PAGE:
Some of the most common tea colours and how they stack up...
As we explore the theme of colours, the obvious starting point for us here at Teamusing is to pontificate about the various colours of teas available. While they are not quite as varied as the rainbow or a full Pantone booklet of colours, there are indeed several sections and varieties that afford a colourful look at the world of teas.
Probably the most notable and well-known type of tea is that of the black tea family. These area teas made from Camellia Sinensis Assamic and are the most oxidized of the blends that use this particular plant. That just means they have the most caffeine.
There are many splinters and varieties of black tea ranging from traditional Orange Pekoe to Assam and other dark, luxurious and rich tea flavours. And while the leaves may be close to black, the colour of the beverage is a deep brown which may be lightened with the addition of milk or another illuminating beverage.
This type of tea comes from the red bush known as Aspalathus Linearis and is most commonly referred to as Rooibos tea. Like most teas, this variety can be enjoyed on its own or it can be blended with a myriad of flavours and colours from fruits and flowers to spices and other savoury flavours.
One of the benefits of the Rooibos family of teas is they lend themselves to being steeped with milk for a creamy and smooth delivery, without any of the caffeine found in many other teas. For this reason, it is our favourite form of afternoon tea as it can be taken with milk without keeping our beloved Empress awake throughout the night.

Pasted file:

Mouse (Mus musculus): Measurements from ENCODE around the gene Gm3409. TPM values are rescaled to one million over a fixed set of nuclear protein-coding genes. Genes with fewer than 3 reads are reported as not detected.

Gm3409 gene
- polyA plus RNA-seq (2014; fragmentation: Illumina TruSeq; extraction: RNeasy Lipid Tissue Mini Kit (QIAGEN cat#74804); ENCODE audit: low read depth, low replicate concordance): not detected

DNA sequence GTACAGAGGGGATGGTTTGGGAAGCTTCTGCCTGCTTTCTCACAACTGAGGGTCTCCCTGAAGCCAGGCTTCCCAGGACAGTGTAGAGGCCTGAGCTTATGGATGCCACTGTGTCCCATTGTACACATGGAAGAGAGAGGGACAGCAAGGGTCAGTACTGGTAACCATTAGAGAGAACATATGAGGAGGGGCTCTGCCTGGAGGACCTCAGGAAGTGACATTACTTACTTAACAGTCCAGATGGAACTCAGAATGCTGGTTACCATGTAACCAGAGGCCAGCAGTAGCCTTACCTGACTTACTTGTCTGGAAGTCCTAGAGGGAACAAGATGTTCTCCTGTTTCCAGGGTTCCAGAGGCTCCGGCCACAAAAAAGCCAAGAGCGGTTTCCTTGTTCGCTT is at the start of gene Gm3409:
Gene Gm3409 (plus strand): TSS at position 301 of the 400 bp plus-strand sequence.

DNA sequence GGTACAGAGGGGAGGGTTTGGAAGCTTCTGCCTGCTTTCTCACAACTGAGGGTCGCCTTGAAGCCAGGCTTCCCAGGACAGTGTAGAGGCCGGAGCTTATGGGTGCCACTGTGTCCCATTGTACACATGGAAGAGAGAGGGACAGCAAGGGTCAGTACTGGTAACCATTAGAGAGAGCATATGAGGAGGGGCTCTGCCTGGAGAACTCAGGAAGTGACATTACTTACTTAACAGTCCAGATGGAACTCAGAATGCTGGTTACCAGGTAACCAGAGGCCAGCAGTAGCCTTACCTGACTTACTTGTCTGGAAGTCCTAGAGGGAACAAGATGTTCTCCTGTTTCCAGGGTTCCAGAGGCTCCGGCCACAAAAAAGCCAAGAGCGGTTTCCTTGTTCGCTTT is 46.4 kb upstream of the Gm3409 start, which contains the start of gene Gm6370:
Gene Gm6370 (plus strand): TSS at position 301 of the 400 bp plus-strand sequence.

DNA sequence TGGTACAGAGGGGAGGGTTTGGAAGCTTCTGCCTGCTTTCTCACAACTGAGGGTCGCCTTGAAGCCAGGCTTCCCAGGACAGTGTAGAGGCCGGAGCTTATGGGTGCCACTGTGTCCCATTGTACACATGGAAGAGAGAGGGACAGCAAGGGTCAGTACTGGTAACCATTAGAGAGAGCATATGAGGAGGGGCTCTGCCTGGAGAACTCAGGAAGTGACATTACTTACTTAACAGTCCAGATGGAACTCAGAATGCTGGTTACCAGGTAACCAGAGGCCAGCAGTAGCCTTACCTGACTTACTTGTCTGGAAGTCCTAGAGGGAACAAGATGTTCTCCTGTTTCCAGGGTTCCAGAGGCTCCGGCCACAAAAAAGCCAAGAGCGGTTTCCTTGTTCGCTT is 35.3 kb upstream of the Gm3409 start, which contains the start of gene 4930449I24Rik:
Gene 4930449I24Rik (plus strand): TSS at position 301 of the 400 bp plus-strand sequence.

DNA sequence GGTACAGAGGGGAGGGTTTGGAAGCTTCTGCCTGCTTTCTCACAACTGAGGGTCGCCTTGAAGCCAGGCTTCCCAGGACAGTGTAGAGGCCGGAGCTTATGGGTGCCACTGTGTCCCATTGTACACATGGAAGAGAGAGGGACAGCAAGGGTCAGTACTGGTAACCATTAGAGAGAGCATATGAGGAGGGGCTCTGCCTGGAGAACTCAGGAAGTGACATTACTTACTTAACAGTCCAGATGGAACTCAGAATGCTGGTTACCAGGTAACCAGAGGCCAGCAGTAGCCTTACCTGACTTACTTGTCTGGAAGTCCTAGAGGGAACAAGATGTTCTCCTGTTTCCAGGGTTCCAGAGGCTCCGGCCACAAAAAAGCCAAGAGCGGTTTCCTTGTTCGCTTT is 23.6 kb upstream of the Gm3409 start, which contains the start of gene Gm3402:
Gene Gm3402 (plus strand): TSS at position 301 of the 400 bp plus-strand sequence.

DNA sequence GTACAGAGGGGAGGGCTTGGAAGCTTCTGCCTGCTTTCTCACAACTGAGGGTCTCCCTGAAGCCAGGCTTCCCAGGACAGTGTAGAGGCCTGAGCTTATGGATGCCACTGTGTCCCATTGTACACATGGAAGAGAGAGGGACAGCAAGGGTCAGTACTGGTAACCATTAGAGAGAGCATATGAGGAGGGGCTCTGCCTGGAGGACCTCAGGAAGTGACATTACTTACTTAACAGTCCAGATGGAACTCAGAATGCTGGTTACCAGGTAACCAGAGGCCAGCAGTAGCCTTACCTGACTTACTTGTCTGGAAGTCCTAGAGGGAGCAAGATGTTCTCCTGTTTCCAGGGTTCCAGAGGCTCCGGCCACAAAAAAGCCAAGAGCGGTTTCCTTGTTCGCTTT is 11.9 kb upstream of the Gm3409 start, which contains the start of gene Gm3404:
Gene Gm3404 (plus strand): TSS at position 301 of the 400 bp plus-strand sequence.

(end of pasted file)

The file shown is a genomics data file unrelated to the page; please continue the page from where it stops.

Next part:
This splinter of tea options has both caffeinated and herbal options available to tea connoisseurs. The key ingredient is orange, naturally. This wonderful fruit permeates the flavour and enhances the colour of the tea as it is steeping.
While many versions of tea may seem yellow in colour while steeping, there is a special yellow tea that is native to China and offers a unique flavour profile. It is also purported to have health benefits similar to those of green tea, but it is said to be easier on the stomach. The bright yellow colour of this delectable beverage is achieved through a natural process called "Sealed Yellowing" which oxidizes and treats the leaves to preserve their colour and aroma.
All manners and varieties of green tea are also derived from Camellia Sinensis Assamic and are the least oxidized of the blends that use this particular plant. The main difference between black and green tea is the amount of oxidization, and corresponding caffeine in the final product.
As with black and red teas, there are countless variations of green tea that will infuse a wide range of fruits, flowers, spices or other flavours — from tropical blends with mango and papaya to chai-inspired options that include all manners of spice and zest.
Again, there are infinite options in this colour spectrum of the tea rainbow; However, don't let the name fool you. While they are called white teas, these are often the most colourful options that can fill your cup. The blends tend to dictate the final colour of the tea, anywhere along the spectrum of colours depending on the ingredients added for flavour.
Once again the Camellia Sinensis Assamic plant is the base, but this time the tea is minimally processed and there is zero caffeine in the final product. Worthy of note is that this type of tea is quite delicate and it is taken best when the water is not too hot during steeping. It is recommended to either stop the kettle before it boils or to let the water sit and cool for ~5 minutes after reaching a boil before pouring over a white tea blend so as to ensure the most flavourful tea experience.
Well, there you have it, a cornucopia of tea colours available for the drinking. We do hope you'll taste the tea rainbow over time and expand your pallet as you explore the world through the lens of Teamusing.